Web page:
I just bought a new house and I want to program the irrigation system. I don't know anything about the lawn or the system because I just moved in.

I want to know how often I should water the lawn, both on which days of the week and how long to water per zone.

I assume that I am not giving enough information to answer these questions, so I guess what I'm really asking is what do I need to find out and how do I find it out? If I need to know what type of grass I have, how do I do that? Where do I find the resources that will help me figure out the best watering plan?

2 Answers 2


This is a subject that is almost political in nature. Most regard a "Deep and infrequent" plan of watering to be the best approach. The idea is that deep watering promotes deep roots, which in turn enables the lawn to sustain droughts. The evidence supporting this idea is spotty, and the logic doesn't make sense to me. For a full explanation, see my question here

The best counter argument for the deep watering schedule is that much water applied at one time will leach nutrients (calcium, sulfate, magnesium, potassium, nitrates) out of the rootzone, and at the least, cost you more money in lime and fertilzer, and at the worst, harm the grass.

However Los Angeles receives 15 inches of rain per year, which is quite under the 20-30 inches where grass grows best naturally. It also seems water conservation should be a high priority in your area. Therefore, in your particular case, maybe watering more at one time would lead to less evaporative losses than watering at multiple times. Also, your ground shouldn't be subject to much leaching because of the low rainfall (unless you have a fairly sandy soil. A sandy soil will negate everything and require a more frequent watering regardless of evaporation and leaching will be a huge concern). If you have loam soil and little rainfall, maybe it doesn't matter that the lawn is watered deep and infrequently since leaching isn't a big issue and less would be lost through evaporation.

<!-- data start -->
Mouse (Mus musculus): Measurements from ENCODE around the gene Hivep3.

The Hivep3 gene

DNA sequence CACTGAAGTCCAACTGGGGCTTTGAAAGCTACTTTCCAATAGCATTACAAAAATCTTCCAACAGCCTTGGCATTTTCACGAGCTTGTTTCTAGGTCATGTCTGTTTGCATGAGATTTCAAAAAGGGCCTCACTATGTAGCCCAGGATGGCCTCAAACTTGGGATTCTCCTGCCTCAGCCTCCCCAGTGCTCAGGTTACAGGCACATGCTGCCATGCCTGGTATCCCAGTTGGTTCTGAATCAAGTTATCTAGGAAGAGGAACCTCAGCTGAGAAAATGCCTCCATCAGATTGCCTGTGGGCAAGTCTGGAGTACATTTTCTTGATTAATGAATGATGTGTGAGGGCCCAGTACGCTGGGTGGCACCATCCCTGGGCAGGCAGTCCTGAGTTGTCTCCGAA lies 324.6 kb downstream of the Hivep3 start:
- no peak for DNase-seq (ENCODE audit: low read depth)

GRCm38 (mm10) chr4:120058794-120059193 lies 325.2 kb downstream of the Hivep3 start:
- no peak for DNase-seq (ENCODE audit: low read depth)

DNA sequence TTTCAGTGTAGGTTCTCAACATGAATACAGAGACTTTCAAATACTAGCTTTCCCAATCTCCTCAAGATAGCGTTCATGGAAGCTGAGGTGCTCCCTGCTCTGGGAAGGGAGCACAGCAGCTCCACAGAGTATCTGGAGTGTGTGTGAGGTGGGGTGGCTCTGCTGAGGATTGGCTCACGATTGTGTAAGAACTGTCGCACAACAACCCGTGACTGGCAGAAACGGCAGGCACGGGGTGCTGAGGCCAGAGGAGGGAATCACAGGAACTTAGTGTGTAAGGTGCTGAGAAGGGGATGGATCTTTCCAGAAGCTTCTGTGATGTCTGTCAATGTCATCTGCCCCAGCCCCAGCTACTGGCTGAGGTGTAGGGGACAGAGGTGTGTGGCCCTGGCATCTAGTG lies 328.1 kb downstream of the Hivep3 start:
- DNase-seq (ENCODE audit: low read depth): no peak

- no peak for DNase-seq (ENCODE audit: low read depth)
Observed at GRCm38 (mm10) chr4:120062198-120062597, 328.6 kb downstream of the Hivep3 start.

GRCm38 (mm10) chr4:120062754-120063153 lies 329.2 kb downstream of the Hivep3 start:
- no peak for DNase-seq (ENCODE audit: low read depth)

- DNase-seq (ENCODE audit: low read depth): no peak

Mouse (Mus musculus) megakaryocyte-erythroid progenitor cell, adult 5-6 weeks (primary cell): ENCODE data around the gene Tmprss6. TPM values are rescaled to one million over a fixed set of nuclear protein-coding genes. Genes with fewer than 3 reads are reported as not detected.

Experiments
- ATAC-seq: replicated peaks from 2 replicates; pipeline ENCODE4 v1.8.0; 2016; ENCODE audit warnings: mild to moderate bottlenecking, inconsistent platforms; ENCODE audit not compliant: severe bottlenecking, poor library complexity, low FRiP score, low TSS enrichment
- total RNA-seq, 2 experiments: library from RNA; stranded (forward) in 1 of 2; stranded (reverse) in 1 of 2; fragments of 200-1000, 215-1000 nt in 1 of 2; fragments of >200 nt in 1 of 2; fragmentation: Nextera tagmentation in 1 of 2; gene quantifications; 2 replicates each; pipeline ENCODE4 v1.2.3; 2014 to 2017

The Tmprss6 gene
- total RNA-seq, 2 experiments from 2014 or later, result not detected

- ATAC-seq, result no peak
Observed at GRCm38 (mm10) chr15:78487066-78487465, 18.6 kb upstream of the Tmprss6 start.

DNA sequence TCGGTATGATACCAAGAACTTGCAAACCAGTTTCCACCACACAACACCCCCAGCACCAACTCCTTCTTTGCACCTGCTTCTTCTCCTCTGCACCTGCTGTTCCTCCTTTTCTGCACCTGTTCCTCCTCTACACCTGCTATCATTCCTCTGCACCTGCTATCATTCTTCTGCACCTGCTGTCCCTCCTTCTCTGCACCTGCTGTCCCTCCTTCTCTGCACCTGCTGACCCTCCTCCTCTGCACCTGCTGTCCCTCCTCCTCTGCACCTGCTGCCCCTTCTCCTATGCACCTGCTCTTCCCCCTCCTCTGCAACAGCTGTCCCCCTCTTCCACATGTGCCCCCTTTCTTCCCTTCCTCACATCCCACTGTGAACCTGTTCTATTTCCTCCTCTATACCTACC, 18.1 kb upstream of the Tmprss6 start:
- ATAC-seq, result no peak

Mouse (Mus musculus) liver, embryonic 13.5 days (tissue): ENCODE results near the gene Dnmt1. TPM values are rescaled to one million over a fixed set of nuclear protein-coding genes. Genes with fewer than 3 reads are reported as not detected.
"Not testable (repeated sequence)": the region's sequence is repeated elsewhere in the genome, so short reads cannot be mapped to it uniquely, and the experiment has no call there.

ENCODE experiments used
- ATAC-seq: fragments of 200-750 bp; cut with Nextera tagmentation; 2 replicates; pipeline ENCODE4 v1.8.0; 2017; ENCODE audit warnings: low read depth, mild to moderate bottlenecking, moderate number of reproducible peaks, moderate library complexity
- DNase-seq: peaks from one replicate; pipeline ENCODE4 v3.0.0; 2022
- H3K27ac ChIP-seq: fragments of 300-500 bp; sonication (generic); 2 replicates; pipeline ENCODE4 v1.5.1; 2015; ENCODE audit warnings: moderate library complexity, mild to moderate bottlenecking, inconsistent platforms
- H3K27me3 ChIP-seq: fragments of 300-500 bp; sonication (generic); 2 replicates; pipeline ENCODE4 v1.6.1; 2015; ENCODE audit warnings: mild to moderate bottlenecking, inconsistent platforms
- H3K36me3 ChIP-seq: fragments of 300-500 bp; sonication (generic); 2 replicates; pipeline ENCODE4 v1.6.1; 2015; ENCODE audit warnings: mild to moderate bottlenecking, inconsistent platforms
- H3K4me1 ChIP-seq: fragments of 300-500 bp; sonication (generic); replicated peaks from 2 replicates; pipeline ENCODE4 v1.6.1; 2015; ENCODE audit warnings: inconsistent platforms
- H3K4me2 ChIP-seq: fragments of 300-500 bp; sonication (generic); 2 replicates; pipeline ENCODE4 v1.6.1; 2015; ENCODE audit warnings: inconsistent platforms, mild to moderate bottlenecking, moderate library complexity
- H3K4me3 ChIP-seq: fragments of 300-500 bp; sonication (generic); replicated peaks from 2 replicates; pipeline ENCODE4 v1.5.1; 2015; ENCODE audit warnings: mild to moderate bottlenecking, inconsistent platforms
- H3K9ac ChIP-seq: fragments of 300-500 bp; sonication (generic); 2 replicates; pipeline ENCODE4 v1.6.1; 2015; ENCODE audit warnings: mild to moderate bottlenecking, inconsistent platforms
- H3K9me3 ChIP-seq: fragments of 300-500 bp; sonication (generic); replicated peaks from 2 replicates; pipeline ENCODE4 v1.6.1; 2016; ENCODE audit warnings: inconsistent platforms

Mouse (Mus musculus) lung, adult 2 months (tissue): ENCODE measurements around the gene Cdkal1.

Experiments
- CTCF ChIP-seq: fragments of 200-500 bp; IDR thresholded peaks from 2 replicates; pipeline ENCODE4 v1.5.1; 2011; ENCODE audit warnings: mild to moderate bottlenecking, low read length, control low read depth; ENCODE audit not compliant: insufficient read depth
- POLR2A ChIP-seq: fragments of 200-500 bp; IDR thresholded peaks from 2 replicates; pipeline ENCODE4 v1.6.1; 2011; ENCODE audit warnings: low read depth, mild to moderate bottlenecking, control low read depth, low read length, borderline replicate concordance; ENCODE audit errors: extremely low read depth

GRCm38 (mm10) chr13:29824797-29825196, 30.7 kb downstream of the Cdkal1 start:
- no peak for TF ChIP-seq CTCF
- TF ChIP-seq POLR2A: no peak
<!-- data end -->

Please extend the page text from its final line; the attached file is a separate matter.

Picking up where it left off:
The species of the grass could affect the amount of water required. It stands to reason that faster growing species use more water.

What you really need to determine is the rainfall pattern, the soil type (how much Ca, Mg, K do you have?) and drainage of the soil (is it sandy or clay?) and how much water you have at your disposal. From this you can determine how to keep your soil moist enough, but without any leaching, and without using more water than is necessary.

Then you need to make you mind up on whether you're a member of the "deep and infrequent" camp or the "light and frequent" camp. You also need to decide what time of day is best for watering. Some sites suggest watering at night, claiming less evaporative losses and that the water washes the nutrient rich dew off the plants on which the fungi thrive. Others claim watering at night will surely lead to disease. I feel if a lawn is healthy, it will not be subject to disease. Fungi spores are in the air constantly. The average person inhales 40 spores per day. Only the weak succumb to them. And then, some recommend noon-time watering. Others say the morning is best. Some recommend the evening. Personally, I feel its best to water when the grass is thirsty. Don't make the grass suffer in hopes of building more drought tolerance. I don't believe weakness leads to strength... or that sickness leads to health. If the grass is thirsty, give it a drink. Of course, this would be the time of day evaporative losses would be highest, so it would also be the least efficient use of water. That's a judgement call you're going to have to make. The most efficient use of water would be at night, but that's probably when the grass needs a drink the least.

If you really want to get to the bottom of it, you're going to have to do some research and decide for yourself. Its almost like asking whether it makes more sense to be democrat or republican. There is just no consensus on the matter.

If you want to ask more specific questions, like how much calcium is leached from the ground in relation to other cations? That we can answer.


I had written a lengthy article on how to water your lawn on my blog a few years ago that you might find useful.

The short version is it will depend on your soils percolation rate and composition of your soil, the type of grass you have, your local climate, the precipitation rate of your sprinklers and other factors such as how much/frequently you fertilize. Even how sharp your mower blade can make a difference.

Every 3-4 days with enough volume to compensate for the loss through evapotranspiration should be sufficient. There are irrigation controllers that receive evapotranspiration data through local weather stations and adjust accordingly for you or you can monitor the data yourself.

Check out the California Irrigation Management Information System website.

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